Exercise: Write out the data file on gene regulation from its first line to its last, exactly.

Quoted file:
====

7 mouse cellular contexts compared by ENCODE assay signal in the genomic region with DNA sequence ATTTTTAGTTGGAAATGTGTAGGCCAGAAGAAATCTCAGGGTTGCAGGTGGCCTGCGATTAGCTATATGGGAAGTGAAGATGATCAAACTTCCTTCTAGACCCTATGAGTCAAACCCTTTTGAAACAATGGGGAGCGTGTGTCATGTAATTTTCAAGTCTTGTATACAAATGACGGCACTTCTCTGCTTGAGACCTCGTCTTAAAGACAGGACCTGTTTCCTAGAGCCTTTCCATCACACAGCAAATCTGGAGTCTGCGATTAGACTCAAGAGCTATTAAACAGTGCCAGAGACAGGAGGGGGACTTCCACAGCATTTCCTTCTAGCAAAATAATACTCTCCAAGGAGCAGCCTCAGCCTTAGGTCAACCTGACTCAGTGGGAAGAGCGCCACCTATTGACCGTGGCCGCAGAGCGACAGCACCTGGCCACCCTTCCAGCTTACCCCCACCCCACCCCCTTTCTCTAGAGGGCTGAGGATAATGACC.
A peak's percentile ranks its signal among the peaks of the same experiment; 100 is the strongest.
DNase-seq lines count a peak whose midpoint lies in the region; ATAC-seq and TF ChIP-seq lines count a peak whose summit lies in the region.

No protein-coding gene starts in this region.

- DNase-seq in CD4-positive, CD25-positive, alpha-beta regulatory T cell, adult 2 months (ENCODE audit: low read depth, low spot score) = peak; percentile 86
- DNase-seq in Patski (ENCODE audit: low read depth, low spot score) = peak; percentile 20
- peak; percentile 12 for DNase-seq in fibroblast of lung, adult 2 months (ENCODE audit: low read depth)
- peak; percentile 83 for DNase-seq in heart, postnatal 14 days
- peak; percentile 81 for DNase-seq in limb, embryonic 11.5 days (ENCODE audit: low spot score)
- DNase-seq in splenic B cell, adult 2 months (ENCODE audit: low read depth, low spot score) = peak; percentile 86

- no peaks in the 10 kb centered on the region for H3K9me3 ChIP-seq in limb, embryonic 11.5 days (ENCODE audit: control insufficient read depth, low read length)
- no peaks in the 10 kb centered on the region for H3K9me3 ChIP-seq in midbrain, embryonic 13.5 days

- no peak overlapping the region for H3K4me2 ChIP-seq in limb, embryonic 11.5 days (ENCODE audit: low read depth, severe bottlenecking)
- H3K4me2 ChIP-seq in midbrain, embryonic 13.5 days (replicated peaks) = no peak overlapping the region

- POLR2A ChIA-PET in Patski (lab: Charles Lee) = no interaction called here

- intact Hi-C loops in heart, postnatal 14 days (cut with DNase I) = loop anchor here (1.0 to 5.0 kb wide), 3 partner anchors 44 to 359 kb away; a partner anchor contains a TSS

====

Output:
7 mouse cellular contexts compared by ENCODE assay signal in the genomic region with DNA sequence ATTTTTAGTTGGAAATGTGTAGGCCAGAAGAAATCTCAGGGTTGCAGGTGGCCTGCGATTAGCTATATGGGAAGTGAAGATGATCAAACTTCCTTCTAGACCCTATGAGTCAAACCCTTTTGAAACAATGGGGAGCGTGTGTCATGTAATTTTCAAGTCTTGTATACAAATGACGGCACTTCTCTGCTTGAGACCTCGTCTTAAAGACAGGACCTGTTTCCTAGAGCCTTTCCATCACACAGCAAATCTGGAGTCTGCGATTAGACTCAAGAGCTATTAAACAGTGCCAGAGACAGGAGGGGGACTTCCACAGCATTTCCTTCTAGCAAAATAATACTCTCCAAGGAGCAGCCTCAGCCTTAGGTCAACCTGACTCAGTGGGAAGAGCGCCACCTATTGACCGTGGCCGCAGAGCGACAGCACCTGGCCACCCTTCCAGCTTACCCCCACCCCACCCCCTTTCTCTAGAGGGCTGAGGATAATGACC.
A peak's percentile ranks its signal among the peaks of the same experiment; 100 is the strongest.
DNase-seq lines count a peak whose midpoint lies in the region; ATAC-seq and TF ChIP-seq lines count a peak whose summit lies in the region.

No protein-coding gene starts in this region.

- DNase-seq in CD4-positive, CD25-positive, alpha-beta regulatory T cell, adult 2 months (ENCODE audit: low read depth, low spot score) = peak; percentile 86
- DNase-seq in Patski (ENCODE audit: low read depth, low spot score) = peak; percentile 20
- peak; percentile 12 for DNase-seq in fibroblast of lung, adult 2 months (ENCODE audit: low read depth)
- peak; percentile 83 for DNase-seq in heart, postnatal 14 days
- peak; percentile 81 for DNase-seq in limb, embryonic 11.5 days (ENCODE audit: low spot score)
- DNase-seq in splenic B cell, adult 2 months (ENCODE audit: low read depth, low spot score) = peak; percentile 86

- no peaks in the 10 kb centered on the region for H3K9me3 ChIP-seq in limb, embryonic 11.5 days (ENCODE audit: control insufficient read depth, low read length)
- no peaks in the 10 kb centered on the region for H3K9me3 ChIP-seq in midbrain, embryonic 13.5 days

- no peak overlapping the region for H3K4me2 ChIP-seq in limb, embryonic 11.5 days (ENCODE audit: low read depth, severe bottlenecking)
- H3K4me2 ChIP-seq in midbrain, embryonic 13.5 days (replicated peaks) = no peak overlapping the region

- POLR2A ChIA-PET in Patski (lab: Charles Lee) = no interaction called here

- intact Hi-C loops in heart, postnatal 14 days (cut with DNase I) = loop anchor here (1.0 to 5.0 kb wide), 3 partner anchors 44 to 359 kb away; a partner anchor contains a TSS